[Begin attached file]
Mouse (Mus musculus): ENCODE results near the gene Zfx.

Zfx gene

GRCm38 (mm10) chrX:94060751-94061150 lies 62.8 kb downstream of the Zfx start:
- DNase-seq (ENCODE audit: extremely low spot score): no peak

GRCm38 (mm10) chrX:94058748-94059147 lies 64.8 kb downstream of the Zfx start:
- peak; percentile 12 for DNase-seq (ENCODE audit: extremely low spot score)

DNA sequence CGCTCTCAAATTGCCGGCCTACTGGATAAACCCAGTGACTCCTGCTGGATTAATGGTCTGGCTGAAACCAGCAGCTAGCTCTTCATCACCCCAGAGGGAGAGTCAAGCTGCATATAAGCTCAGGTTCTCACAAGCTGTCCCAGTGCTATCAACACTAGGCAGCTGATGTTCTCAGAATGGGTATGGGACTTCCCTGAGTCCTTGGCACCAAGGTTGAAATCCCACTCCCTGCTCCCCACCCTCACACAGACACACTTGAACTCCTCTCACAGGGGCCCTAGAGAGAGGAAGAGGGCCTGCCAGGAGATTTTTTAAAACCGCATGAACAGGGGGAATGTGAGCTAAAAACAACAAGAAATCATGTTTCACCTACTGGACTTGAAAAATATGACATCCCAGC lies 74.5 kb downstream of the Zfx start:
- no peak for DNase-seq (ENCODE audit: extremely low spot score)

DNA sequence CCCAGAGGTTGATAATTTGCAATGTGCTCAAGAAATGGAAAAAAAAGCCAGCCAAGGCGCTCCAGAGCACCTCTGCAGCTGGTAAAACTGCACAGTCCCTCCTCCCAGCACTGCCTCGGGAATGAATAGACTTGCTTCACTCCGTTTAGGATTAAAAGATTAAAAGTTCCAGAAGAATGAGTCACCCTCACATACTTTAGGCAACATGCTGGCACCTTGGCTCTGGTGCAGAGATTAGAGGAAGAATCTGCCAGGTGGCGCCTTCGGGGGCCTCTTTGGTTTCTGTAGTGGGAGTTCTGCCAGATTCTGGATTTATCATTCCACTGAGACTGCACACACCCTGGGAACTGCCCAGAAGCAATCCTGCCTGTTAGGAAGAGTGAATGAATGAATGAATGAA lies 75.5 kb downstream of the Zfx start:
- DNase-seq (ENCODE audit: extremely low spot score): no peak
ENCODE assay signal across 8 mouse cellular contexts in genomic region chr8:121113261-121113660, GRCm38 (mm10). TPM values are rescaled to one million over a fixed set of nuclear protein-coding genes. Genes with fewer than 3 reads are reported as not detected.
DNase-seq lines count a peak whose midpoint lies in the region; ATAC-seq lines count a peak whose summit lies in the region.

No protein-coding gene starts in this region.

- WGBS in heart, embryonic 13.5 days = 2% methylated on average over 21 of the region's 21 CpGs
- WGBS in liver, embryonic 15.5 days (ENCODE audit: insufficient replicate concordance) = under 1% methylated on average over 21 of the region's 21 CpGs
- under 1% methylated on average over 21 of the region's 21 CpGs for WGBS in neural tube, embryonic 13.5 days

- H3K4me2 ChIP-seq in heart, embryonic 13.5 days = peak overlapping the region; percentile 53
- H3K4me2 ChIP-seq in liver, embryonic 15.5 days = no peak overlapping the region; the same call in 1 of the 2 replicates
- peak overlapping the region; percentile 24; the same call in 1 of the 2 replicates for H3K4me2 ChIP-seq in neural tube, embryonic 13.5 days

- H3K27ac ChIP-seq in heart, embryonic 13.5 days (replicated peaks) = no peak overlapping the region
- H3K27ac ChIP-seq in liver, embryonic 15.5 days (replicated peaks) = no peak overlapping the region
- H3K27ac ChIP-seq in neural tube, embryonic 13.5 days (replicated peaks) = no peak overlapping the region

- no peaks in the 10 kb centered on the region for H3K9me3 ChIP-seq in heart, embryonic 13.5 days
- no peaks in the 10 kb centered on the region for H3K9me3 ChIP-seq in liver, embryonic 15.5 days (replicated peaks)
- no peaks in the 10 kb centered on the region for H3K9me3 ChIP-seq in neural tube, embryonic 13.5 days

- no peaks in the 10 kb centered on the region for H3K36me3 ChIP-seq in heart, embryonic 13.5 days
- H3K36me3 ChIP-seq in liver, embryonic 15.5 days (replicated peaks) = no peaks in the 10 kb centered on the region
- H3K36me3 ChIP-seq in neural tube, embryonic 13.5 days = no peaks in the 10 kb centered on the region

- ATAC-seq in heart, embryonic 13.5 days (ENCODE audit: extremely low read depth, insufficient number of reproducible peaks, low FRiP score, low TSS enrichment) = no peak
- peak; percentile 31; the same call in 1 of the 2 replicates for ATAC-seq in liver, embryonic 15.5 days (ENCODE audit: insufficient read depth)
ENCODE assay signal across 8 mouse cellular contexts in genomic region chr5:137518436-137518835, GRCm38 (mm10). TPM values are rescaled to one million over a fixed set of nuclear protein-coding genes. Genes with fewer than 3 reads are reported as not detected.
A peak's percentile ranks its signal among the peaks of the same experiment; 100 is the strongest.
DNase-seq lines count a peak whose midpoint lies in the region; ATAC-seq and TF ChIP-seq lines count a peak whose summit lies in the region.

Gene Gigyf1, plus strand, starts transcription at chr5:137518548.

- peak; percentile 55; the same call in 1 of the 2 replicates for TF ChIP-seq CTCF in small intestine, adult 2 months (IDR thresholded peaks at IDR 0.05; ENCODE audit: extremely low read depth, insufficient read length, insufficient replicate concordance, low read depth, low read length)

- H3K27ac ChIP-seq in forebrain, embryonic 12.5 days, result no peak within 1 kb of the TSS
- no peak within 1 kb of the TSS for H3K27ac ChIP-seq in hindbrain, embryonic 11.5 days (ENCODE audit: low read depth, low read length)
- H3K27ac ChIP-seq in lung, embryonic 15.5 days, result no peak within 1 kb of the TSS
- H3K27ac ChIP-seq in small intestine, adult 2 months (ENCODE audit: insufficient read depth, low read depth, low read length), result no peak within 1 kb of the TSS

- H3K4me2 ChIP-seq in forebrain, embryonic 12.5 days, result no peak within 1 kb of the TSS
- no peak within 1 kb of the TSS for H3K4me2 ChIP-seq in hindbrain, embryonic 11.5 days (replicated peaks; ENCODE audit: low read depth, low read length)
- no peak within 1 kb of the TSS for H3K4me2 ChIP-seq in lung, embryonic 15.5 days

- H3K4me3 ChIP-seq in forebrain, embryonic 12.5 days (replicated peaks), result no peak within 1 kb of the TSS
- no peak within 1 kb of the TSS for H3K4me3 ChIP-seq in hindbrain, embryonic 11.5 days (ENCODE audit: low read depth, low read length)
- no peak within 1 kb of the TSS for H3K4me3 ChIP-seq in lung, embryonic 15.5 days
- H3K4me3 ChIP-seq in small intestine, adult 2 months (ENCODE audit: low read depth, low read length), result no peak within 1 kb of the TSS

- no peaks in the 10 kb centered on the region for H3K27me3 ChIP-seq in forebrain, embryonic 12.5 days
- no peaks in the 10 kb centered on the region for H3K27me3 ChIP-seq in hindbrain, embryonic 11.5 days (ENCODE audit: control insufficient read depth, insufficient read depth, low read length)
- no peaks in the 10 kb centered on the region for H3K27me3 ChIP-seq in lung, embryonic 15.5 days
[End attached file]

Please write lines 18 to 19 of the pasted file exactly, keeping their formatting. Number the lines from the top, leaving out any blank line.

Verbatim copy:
- H3K4me2 ChIP-seq in liver, embryonic 15.5 days = no peak overlapping the region; the same call in 1 of the 2 replicates
- peak overlapping the region; percentile 24; the same call in 1 of the 2 replicates for H3K4me2 ChIP-seq in neural tube, embryonic 13.5 days